This is advantageous for the organization for several reasons. For the intent of this discussion, it enables the ability to block certain domains and all outbound traffic except that needed for business purposes. Examples include blocking access to unauthorized web-based storage services or unapproved web email services. Although not typically considered a network security basic, email filtering / managed DMARC services are critical to protect user populations from many common email-based attack vectors as well as be able to assist proxies with filtering out potentially malicious inbound traffic.
Web Application Firewalls (WAFs)
Similar to network proxies, web application firewalls (WAFs) can provide an application layer view into transactional behavior. Companies such as Akamai, Cloudfare, Fortinet, or F5 Networks all provide some flavor of WAFs. WAFs are often coupled with intrusion detection or prevention systems (IDS / IPS, respectively); these can block signature or behavior-based attacks instead of just identifying a specific indicator of compromise (IOC).
Macro and Micro Network Segmentation
As organizations mature, network segmentation becomes critical — initially working on partitioning externally facing or DMZ traffic from internal-only — then to high/low-security zones or OT/IoT microsegments as granular as logical for the organization. Although it is seemingly one of the most straightforward tasks, network segmentation efforts at scale are often some of the most challenging feats due to their immediate operational impact if not well planned. Another security-borne initiative that often yields catastrophic operational outcomes if mismanaged or ill-planned is network access control (NAC). Conceptually, NAC is the confluence or coupling of user profile characteristics with machine-specific identifiers to ensure a session/connection is indeed the intended user on the authorized device.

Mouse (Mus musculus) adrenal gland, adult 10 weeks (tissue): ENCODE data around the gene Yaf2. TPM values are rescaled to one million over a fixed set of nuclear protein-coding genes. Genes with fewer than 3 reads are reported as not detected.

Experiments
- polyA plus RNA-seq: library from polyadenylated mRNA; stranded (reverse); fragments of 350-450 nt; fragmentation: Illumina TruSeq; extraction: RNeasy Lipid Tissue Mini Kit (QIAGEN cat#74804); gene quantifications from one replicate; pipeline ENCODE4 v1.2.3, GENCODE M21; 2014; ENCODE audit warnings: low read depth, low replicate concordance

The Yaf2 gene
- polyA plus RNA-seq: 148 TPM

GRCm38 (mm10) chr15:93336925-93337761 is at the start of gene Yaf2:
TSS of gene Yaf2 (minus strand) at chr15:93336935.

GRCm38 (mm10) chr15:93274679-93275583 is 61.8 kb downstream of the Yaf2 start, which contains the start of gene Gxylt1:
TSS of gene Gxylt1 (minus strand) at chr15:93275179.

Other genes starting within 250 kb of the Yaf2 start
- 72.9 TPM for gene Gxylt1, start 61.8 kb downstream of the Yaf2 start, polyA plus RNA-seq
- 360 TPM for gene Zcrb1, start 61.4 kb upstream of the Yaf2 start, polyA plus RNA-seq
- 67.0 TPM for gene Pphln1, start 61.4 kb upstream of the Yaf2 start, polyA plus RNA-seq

Security Service Edge (SSE), Secure Access Secure Edge (SASE) and Remote Work
With the recent pandemic and the mass migration to remote work, NAC principles are somewhat being absorbed into secure access secure edge (SASE) or secure service edge (SSE), where from a framework perspective – multiple cloud native technologies (SWG, CASB, NAC, FWs, WAFs coupled with SDWAN) are combined to securely connect users, systems, and endpoints to applications or services from anywhere at any time. Gartner defines SSE as the security half of SASE and represents the convergence of secure web gateway (SWG), cloud access security broker (CASB) and zero trust network architecture (ZTNA – which in itself represents the confluence of device-specific-identity and network access control). Joint research performed by Forcepoint and Gartner suggested by 2025, 80% of enterprises will have adopted a strategy to unify web, cloud services, and private application access from a single vendor’s security service edge (SSE) platform.